by Remy Lacanaria
Posted on 2019-09-01 20:17:01
Dealing with eviction can be challenging, but it's part of a landlord's a life. You just have to deal with it confidently and legally. Here are some frequently asked questions about evictions:
Q: How long does eviction take?
A: Generally, it can take about between a few weeks to a few months. Since eviction can be filed in court, the timeline may depend on the schedule of the court date and adhere to when a sheriff can perform a writ of possession.
Q: Does eviction has a cost?
A: Eviction can be one of the most expensive and tough parts of being a landlord. But it may vary depending on the eviction proceedings. There are tenants who willing to move out, some may aggressively cause damage of property and some tenants may fight the eviction in court. And costs also vary depending on the states and difficulty of the eviction, court cost can be costly.
Q: What if the tenant doesn't have a rental contract, would it still be possible to evict a tenant?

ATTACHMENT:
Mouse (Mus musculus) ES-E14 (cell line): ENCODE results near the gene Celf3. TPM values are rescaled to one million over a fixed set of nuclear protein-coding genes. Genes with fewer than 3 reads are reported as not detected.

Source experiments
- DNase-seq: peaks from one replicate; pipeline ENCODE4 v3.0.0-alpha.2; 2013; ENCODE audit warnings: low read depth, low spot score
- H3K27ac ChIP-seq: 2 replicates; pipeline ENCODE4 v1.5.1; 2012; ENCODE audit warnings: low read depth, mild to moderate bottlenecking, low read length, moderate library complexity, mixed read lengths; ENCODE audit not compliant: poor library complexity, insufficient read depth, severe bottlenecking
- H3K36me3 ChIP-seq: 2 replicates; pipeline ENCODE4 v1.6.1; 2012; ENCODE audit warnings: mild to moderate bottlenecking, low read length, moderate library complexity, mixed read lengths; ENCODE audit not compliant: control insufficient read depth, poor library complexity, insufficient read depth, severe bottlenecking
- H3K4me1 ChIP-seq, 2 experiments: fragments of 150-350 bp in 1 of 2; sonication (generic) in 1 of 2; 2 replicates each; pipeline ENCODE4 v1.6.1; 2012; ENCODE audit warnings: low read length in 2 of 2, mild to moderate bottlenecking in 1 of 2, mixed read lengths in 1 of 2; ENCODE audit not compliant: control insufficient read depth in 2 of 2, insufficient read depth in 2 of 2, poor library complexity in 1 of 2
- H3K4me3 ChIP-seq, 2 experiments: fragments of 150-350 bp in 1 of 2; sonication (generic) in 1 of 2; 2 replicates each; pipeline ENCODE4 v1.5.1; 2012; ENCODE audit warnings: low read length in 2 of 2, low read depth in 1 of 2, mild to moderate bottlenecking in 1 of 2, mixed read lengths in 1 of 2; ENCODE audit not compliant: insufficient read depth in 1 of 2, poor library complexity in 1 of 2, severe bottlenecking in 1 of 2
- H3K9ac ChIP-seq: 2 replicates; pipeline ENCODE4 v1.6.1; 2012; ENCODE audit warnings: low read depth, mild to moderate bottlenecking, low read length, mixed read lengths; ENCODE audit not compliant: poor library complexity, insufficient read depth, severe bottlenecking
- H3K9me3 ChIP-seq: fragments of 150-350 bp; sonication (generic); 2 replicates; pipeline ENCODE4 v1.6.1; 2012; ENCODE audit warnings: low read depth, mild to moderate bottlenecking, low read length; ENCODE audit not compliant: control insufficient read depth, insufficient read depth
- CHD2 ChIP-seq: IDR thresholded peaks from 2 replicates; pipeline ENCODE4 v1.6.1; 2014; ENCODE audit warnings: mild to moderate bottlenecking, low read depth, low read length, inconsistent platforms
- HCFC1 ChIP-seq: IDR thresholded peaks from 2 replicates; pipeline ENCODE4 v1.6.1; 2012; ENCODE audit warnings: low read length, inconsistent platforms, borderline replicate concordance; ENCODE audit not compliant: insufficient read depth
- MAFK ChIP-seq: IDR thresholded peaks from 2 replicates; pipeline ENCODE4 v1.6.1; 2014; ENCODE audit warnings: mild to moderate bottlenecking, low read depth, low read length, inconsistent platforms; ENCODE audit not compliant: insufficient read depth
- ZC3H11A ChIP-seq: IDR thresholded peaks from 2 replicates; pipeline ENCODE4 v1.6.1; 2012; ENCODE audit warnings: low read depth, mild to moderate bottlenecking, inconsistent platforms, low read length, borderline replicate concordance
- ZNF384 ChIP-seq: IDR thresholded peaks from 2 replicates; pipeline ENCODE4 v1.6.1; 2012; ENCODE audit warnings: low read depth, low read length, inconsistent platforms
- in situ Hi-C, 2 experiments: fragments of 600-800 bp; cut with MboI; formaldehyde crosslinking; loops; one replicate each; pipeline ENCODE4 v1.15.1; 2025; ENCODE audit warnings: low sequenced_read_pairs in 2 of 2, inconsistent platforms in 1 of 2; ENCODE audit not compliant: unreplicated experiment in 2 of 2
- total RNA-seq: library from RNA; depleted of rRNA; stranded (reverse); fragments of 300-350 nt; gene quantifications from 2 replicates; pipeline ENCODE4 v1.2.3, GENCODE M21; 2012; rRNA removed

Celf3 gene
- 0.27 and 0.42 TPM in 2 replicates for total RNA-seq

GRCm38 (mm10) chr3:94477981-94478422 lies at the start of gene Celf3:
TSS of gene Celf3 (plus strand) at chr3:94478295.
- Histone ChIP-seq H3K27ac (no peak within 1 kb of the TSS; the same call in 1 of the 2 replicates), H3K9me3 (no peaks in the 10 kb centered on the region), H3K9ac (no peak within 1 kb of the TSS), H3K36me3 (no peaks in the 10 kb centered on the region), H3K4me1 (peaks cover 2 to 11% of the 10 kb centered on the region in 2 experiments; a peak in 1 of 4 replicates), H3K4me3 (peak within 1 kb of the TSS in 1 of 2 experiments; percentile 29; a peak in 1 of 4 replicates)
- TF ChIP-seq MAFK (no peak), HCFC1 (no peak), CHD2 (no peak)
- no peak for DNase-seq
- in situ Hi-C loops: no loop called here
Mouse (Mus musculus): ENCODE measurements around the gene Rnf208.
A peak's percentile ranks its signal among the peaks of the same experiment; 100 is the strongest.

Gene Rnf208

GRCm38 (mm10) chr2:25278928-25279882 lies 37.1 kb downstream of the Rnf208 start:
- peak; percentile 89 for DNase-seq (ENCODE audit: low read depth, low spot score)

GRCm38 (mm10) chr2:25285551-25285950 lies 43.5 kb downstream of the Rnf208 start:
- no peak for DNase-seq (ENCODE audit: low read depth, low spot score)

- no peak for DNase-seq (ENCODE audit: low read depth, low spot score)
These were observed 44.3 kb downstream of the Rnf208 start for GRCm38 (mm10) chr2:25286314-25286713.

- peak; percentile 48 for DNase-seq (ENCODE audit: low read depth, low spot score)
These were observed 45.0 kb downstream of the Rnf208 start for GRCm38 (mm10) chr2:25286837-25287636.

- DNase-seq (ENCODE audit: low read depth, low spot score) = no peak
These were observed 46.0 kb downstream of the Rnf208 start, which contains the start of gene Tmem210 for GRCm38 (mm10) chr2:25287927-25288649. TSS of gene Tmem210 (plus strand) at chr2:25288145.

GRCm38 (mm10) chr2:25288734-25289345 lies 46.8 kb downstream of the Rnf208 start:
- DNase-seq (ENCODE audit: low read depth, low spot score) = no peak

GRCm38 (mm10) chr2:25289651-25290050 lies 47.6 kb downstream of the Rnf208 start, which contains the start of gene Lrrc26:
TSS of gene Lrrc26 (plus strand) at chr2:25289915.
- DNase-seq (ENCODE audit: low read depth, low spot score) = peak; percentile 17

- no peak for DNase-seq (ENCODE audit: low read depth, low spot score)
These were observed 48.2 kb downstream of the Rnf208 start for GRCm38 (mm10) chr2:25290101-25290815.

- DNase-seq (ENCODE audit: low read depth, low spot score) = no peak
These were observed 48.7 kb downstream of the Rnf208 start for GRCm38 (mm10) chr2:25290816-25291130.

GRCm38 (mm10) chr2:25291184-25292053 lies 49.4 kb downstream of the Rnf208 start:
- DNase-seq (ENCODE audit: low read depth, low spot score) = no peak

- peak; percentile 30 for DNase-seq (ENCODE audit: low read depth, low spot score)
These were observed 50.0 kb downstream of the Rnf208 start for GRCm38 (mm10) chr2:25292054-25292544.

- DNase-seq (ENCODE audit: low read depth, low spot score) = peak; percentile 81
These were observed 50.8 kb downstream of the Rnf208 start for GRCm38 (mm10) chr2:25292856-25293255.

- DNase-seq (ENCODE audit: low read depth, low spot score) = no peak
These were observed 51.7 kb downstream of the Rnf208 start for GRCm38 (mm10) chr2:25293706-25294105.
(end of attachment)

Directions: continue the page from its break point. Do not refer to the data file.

A: Tenant without rental agreement is called "Tenant at will". This can be terminated by either the landlord or tenant just with a 30 days’ notice minimum. Another interesting reality about "tenant-at-will" situation is that you don't necessarily have to provide other reason except that you want to end the tenancy. Since there is no contract involved, a tenant may just need a notice to move out.
Q: Does a landlord have to return a security deposit to the tenant?
A: The landlord must return the remaining or unused portion of the security deposit within a specific period. In most states, the landlord must return the security deposit plus the interest if applicable within 30 days. Most states require a landlord to return the security deposit. The landlord must issue the tenant with an itemized list of deductions within 14 to 60 days from the date after the tenant moves out.
Q: What if the tenant refused to leave?
A: If a termination notice or notice to vacate has already been properly served and the tenant still refused refuses to leave, the landlord may file dispossession action in the local civil court. After a due process, the court will issue an eviction notice. In many states, the law enforcer or the sheriff has the authority to enforce the Judge order to physically remove the tenant and all their personal belongings from the property.
Q: What are the common reasons to evict a tenant?
A: Here are some of the reason why a tenant is evicted: